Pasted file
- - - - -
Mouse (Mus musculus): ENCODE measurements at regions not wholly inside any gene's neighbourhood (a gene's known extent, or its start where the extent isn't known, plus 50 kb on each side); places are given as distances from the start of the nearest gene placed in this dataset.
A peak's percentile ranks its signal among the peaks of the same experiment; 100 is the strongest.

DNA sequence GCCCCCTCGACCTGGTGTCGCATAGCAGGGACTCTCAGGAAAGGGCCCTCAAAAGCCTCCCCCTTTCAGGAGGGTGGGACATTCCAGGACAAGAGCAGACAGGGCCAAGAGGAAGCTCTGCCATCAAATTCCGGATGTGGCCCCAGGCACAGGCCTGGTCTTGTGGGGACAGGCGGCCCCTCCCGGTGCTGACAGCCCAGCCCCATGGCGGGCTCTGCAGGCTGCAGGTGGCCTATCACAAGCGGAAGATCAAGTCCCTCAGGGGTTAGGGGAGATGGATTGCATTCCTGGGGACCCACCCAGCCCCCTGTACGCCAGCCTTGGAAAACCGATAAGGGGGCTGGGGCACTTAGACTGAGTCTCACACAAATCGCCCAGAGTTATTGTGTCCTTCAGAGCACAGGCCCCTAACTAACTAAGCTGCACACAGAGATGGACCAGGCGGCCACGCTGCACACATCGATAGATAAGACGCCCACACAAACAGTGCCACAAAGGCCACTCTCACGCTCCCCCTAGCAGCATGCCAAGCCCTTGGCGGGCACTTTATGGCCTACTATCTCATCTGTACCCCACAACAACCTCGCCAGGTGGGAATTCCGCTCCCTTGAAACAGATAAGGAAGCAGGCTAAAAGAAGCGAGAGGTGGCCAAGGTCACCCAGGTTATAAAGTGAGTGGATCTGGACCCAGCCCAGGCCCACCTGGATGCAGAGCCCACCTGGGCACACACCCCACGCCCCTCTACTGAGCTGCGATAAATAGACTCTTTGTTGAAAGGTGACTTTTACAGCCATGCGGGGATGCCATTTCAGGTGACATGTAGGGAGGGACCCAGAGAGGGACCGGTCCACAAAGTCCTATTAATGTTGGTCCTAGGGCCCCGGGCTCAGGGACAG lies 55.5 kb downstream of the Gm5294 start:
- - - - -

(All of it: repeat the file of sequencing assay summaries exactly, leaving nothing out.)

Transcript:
Mouse (Mus musculus): ENCODE measurements at regions not wholly inside any gene's neighbourhood (a gene's known extent, or its start where the extent isn't known, plus 50 kb on each side); places are given as distances from the start of the nearest gene placed in this dataset.
A peak's percentile ranks its signal among the peaks of the same experiment; 100 is the strongest.

DNA sequence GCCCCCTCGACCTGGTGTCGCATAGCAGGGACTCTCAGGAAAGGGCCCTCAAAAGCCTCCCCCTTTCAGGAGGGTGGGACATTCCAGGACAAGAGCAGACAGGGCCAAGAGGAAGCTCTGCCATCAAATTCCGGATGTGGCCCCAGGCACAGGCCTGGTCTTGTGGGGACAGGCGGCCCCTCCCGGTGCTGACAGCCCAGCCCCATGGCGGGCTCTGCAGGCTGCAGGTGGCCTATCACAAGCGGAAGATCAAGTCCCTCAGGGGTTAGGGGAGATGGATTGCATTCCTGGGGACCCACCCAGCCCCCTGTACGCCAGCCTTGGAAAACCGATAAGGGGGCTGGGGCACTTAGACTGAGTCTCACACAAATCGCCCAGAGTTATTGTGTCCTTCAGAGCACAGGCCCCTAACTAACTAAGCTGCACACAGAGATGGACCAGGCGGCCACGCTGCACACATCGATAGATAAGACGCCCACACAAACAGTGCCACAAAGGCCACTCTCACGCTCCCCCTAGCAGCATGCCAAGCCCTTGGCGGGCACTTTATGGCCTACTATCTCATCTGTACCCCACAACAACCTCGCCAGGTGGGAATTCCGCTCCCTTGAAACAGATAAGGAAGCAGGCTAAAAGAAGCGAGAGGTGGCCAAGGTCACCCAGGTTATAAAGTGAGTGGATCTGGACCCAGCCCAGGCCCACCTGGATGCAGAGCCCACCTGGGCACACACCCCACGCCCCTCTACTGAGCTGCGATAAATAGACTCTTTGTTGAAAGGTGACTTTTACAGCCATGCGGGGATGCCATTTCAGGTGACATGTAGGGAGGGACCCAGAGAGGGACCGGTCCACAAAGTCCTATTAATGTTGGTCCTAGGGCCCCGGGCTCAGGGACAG lies 55.5 kb downstream of the Gm5294 start: